Monday, July 7, 2014

The Sharing Economy

I've been getting quite a few flames from folks, for varioius provocations, mostly deserved.

Much of it from the podcast at EconTalk, on "the sharing economy."

One reader asked whether there was anything that was profitable that I would still say should perhaps be regulated.  Of course, one answer is pollution:  a business that took toxic waste, charged some amount to dispose of it, and dumped the stuff in the river, untreated...that would be bad.  You can say it's because property rights to the river are not well-specified, and okay, that's right.  But the point is that the "profits" are just rents, collected because the person is unscrupulous and charges less than rivals who treat the waste and make it safe before putting it back in the environment.

Here, though, is a stumper.  And I want to ask the EE crowd:  Is this a legit business?  Book up all the reservations at restaurants, and then (re)sell them?  (They say "one table per restaurant," but c'mon...) Like ParkingMonkey App, but for restaurant seats?

I think it's a bad idea.  I'm not sure exactly why.  Can you help?  Or am I wrong, and this is fine.  I don't mean "legal," alone.  I mean, is this morally acceptable?  Is it efficiency enhancing?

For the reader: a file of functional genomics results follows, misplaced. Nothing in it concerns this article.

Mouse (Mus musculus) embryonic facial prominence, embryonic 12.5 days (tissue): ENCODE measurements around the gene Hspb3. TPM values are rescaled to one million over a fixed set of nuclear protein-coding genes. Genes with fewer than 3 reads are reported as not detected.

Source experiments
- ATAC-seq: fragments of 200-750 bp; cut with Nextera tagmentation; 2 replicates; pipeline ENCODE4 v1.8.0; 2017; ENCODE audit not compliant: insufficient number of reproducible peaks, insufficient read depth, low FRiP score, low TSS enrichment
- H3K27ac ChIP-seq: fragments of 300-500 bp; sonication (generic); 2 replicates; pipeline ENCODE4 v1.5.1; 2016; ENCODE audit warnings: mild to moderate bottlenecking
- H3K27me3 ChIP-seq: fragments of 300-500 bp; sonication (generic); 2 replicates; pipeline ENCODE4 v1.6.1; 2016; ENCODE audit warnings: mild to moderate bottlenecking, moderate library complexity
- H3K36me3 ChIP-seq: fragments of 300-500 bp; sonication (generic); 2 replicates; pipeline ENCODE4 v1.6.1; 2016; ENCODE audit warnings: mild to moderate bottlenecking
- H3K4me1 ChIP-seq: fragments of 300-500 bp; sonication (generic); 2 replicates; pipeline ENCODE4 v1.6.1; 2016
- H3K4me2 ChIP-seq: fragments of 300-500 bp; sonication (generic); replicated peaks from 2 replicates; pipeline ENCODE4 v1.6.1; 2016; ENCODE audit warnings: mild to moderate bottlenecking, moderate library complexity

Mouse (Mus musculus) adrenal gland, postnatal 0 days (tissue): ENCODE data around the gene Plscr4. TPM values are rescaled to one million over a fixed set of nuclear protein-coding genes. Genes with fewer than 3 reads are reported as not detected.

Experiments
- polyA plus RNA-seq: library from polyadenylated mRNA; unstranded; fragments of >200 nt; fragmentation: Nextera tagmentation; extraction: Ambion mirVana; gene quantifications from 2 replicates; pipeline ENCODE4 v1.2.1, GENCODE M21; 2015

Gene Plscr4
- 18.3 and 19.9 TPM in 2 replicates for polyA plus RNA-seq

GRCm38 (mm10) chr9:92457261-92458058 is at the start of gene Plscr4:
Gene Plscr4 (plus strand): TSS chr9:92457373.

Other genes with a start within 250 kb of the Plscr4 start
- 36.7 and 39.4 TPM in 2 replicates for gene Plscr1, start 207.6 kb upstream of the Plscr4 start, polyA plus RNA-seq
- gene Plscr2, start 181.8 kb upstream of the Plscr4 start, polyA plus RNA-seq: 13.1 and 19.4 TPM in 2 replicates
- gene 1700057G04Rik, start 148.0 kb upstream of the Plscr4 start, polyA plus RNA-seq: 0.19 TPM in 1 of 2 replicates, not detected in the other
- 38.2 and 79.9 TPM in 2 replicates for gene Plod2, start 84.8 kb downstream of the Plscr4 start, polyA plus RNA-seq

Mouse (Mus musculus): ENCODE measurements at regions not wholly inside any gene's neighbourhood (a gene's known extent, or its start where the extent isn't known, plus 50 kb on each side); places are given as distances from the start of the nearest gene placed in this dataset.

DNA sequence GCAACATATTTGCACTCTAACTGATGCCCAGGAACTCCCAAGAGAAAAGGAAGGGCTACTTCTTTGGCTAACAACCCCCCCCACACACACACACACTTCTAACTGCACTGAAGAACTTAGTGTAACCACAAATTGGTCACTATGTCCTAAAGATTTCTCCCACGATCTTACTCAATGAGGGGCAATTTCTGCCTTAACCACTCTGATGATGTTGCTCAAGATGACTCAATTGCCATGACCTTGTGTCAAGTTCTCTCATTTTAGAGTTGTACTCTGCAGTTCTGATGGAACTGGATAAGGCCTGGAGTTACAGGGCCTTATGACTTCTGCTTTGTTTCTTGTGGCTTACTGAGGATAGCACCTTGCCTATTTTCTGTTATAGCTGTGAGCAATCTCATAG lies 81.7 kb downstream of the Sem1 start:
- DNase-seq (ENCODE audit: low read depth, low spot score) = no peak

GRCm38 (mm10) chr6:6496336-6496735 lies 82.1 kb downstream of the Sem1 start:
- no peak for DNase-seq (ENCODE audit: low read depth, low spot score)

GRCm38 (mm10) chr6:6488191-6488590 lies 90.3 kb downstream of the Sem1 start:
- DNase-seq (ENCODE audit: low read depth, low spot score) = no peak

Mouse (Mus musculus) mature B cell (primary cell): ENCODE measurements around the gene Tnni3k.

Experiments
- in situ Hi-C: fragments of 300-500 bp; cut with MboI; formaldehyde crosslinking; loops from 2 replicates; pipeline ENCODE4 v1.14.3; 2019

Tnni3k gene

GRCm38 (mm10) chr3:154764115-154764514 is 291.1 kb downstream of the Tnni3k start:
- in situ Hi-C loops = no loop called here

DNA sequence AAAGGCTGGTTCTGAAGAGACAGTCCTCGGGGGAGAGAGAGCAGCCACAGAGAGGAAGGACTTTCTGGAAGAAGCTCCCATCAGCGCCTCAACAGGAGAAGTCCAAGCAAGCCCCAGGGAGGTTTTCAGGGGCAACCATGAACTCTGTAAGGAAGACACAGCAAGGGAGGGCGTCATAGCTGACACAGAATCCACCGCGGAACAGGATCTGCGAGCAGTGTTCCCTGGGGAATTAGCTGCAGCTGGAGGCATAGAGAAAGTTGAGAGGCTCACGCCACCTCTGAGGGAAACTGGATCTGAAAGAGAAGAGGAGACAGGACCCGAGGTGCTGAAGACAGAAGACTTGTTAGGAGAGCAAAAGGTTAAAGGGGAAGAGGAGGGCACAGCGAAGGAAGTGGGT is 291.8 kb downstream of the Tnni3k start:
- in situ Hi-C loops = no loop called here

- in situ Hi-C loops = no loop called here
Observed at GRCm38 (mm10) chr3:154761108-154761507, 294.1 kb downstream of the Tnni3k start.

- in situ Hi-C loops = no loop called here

2. There are lots of reasons why it's bad. Here are a couple.

    One is that it's a racket. It creates a situation where the guy can expand the size of his market by exacerbating the problem (e.g., making many fake reservations thus filling up the queue with customers who mysteriously evaporate but not before the agendas of restaurants are "full").

    Another there are many problems that accumulate if similar services pop up. OK, maybe it's not a big deal if he's the only one doing it. What happens when 3 or 5 other copycats jump in and try to compete on his turf? Now there are fake reservations everywhere?

    He also claims that he cancels reservations 4 hours prior the appointed time. Is that enough time? Too little? Are we sure that he's following this rule? What about his hypothetical competitors?

    Restaurants can solve this problem (if it really rises to the level of "problem" rather than "annoyance") simply by asking for a deposit to be left by credit card with a reservation.

    There is, in my estimation, no problem here; patrons should just plan ahead!


Do you have suggestions on where we could find more examples of this phenomenon?